more on Victor Campbell

Northern party at cape adare

Harry Dickason

Went to sea at 16 and joined the Navy at 18. Known as an eminently practical man, Dickason could be relied on to make things work and improvise from whatever meagre materials were available.

He suffered from some sickness during the winter, more so than most but not as bad as Browning.
more on Harry Dickason

Raymond E. Priestley

George Levick

Trained as a doctor, he joined the navy in 1902, a specialist in physical training. In the first summer at Cape Adare he made a study of the penguin colony which he published as a book on his return. Second in command of the Northern Party he was known for getting on with all.
more on George Levick

Raymond E. Priestley

Raymond Priestley

The only civilian of the party a geologist who had previously spent two years in Antarctica with Shackleton on the Nimrod expedition.

He wrote a book about the Northern Party called "Antarctic Adventure" on his return.
more on Raymond Priestley

site of Campbells Igloo Inexpressible Island

A weathered sign and stone cairn mark the site of 'Campbell's Igloo' on Inexpressible Island - 2005.


N.Z.A.R.P 1963

When a New Zealand team visited this spot in 1963, the first time since the Northern Party had left in 1912, there were still remnants: "..a seal skin roof supported by a ski pole and bamboo marker flag protruding from the snow drift".

Inexpressible Island

Evans Coves - Inexpressible Island - 2005

A tourist group visit the island. Note the field of granite boulders that would have to be negotiated every time any of the group went down to the shore from the ice-cave to hunt, butcher or retrieve penguins or seals. Difficult at the best of times, but very difficult in the howling katabatic winds that dominate the area during the winter months, not to mention the extra difficulty posed by the long dark of the permanent winter night.

"...the road to hell might be paved with good intentions, but it seemed probable that hell itself would be paved something after the style of Inexpressible Island."
George Levick


Crew of the Terra Nova Expedition

Abbot, George Percy - 1,2,N - Petty Officer, R.N.
Atkinson, Edward L. - 1, 2, D, P, S - R.N. - surgeon, parasitologist
Balson, Albert - 1, 2 - Leading seaman, R.N.
Bowers, Henry Robertson - 1, D, C, Po - Lieutenant
Browning, Frank Vernon - 1, 2, N - Petty Officer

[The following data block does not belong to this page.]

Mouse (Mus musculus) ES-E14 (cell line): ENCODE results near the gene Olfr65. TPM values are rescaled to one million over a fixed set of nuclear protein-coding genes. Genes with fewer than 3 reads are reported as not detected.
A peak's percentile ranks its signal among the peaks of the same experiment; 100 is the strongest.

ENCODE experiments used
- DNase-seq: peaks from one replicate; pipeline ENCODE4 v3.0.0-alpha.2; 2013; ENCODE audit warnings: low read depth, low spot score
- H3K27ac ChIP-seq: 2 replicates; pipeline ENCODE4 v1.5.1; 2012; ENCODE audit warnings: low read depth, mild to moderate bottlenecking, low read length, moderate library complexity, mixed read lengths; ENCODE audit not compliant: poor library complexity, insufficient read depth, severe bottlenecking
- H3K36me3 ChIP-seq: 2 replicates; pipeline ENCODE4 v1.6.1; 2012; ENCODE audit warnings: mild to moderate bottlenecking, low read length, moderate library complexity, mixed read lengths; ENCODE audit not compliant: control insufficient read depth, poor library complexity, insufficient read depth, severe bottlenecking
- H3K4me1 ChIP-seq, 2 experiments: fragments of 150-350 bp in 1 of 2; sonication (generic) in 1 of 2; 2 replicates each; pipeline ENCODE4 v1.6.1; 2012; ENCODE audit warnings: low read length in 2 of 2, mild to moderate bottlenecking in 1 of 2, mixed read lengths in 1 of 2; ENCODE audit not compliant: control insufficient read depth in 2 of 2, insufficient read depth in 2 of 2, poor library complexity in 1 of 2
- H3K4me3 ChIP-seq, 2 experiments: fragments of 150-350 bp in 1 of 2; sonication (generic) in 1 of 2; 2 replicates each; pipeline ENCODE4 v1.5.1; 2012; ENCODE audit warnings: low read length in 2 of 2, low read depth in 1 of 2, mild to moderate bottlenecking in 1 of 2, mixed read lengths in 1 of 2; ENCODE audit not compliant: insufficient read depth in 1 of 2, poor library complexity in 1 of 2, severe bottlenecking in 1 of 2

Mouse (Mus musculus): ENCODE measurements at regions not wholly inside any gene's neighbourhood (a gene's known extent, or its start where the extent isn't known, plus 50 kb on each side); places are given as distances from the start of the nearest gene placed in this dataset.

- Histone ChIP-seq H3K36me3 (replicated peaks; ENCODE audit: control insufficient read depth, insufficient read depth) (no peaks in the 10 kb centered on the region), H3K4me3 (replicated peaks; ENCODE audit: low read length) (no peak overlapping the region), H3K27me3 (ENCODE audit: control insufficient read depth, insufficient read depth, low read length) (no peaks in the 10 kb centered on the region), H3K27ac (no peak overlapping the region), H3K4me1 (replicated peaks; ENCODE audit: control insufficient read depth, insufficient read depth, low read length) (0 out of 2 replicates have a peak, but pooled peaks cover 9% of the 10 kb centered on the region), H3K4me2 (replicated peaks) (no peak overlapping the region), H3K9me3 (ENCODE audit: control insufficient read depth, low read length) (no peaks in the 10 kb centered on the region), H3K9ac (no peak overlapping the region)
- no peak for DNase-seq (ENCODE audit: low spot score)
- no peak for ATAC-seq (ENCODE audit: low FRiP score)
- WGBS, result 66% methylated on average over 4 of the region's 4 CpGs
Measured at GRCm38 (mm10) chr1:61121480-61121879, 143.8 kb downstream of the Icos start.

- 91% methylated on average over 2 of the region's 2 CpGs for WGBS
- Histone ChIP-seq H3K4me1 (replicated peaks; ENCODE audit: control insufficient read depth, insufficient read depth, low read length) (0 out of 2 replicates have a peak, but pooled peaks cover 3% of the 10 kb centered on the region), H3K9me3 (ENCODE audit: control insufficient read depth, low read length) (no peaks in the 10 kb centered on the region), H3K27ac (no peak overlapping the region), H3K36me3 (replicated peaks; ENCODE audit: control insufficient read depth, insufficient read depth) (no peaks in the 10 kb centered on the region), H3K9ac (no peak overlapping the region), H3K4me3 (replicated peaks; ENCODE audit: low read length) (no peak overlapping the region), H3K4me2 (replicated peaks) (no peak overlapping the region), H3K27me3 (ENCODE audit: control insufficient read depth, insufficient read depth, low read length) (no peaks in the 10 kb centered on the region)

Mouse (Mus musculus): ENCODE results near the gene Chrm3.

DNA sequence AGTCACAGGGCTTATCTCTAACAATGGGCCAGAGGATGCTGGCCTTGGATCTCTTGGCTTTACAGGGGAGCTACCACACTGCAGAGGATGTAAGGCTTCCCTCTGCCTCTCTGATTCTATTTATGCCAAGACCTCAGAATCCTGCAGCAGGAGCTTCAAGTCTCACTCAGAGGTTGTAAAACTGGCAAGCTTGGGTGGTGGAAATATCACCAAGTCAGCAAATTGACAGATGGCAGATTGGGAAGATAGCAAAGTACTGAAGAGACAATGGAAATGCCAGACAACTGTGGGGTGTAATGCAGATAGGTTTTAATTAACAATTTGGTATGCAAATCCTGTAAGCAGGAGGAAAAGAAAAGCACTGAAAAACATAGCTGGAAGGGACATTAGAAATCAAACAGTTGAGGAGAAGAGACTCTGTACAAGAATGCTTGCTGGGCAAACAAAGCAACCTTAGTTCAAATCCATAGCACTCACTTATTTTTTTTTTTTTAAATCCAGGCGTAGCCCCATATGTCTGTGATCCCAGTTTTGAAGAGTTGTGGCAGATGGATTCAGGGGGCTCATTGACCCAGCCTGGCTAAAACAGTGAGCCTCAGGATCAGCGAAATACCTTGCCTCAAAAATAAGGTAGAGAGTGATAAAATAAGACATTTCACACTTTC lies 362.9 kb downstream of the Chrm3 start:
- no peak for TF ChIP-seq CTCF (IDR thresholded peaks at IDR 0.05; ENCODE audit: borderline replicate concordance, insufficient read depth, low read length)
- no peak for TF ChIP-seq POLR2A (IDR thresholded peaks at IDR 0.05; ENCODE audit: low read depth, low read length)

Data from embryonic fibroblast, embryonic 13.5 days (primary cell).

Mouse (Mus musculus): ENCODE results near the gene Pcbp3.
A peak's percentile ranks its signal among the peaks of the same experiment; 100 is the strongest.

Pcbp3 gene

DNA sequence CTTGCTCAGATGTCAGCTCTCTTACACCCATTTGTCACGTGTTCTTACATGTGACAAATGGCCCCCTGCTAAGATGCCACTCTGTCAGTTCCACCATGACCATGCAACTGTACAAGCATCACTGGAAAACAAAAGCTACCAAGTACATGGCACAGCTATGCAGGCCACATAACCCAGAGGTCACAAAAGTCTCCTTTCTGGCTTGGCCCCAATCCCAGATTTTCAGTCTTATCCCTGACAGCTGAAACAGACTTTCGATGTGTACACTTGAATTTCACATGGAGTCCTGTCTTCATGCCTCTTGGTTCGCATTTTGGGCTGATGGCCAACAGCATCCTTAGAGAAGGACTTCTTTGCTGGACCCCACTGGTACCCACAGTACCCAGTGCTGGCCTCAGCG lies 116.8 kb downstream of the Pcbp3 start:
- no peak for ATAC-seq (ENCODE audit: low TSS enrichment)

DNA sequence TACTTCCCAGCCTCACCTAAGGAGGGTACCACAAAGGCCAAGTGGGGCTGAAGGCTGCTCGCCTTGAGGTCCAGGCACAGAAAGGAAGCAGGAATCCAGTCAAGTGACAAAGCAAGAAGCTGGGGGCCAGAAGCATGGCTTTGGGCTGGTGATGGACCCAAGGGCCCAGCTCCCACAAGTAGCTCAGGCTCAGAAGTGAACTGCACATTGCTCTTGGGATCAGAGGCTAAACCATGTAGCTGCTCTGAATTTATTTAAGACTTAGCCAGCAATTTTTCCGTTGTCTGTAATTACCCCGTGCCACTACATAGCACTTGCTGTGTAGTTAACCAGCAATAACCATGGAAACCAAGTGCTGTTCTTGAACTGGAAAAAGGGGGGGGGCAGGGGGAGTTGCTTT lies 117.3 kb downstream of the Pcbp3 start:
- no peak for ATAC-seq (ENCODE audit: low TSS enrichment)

Campbell, Victor - 1, 2, N - Lieutenant, R.N.
Cheetham, Alfred B. - Boatswain (Bosun), R.N.R.
Cherry-Garrard, Apsley - 1, 2, D, C, S - Assistant zoologist
Crean, Tom - 1, 2, D. P, S - petty officer, R.N.
, Frank - 1, 2, iW, iiW - Geologist
Dickason, Harry - 1, 2, N - Able Seaman
Evans, Edgar - 1, iW, Po - petty officer, R.N.
, Edward R.G.R. - 1, D, P - Lieutenant, R.N. "Teddy Evans" - second in command, and Captain of the Terra Nova
Girev (Geroff), Dmitriy - 1, 2, D, P, S - Dog driver

Gran, Tryggve - 1, 2, D, iiW, S - ski expert
Lashly, William - 1, 2, P, S - chief stoker, R.N.
Levick, G. Murray - 1, 2, N - Surgeon, R.N.
, Thomas F. - 1, 2 - Able seaman
, Cecil H. - 1, D, P - in charge of dogs
, Lawrence - 1, D, Po - Capt. 6th Iniskilling Dragoons
, Herbert G. - 1 - Camera artist
Priestley, Raymond E. - 1, 2, N - Geologist
, Anton - 1 - Groom
, Robert Falcon - 1, D, Po - Commander, R.N. - Expedition leader
Simpson, George - 1 - Meteorologist
Taylor, T. Griffith - 1, iW, iiW - Geologist
Wilson, Edward Adrian - 1, D, C, Po - chief of scientific staff and biologist
Wright, Charles Seymour - 1, 2, iW, P, S - Physicist

1 - first winter
2 - second winter
iW - first western party
iiW - second western party
N - northern party

D - depot laying for south pole journey
P - south pole party
C - winter journey to Cape Crozier
S - search party for south Pole party
- reached South Pole

Robert Falcon Scott Books and Video

The Coldest March: Scott's Fatal Antarctic Expedition
The Coldest March:
Scott's Fatal Antarctic Expedition
by Susan Solomon


The Worst Journey in the World.
Apsley Cherry-Garrard

 more on this book from
The Voyage of the Discovery
: Scott's First Antarctic Expedition
by Robert Falcon Scott, Ross MacPhee (Introduction), Fridtjof Nansen (Preface)

The Great White South: Traveling with Robert F. Scott's Doomed South Pole Expedition
The Great White South
: Travelling with Robert F. Scott's Doomed South Pole Expedition by Herbert Ponting

Journals: Scott's Last Expedition (Oxford World's Classics)
Scott's Last Expedition: The Journals of Captain R.F.Scott

Edward Wilson's Antarctic Notebooks

With Scott to the Pole

Herbert Ponting, illustrated

Discovery Illustrated:
Pictures from Captain Scott's First Antarctic Expedition

The Last Place on Earth (Modern Library Exploration)
Captain Scott
by Sir Ranulph Fiennes

90 Degrees South:
With Scott to the Antarctic (1933) DVD

 History Chapters: Roald Amundsen and Robert Scott Race to the South Pole (History Chapters)
History Chapters: Roald Amundsen and Robert Scott Race to the South Pole. Ages 4-8

Diary of the "Terra Nova"
Expedition to the Antarctic, 1910-12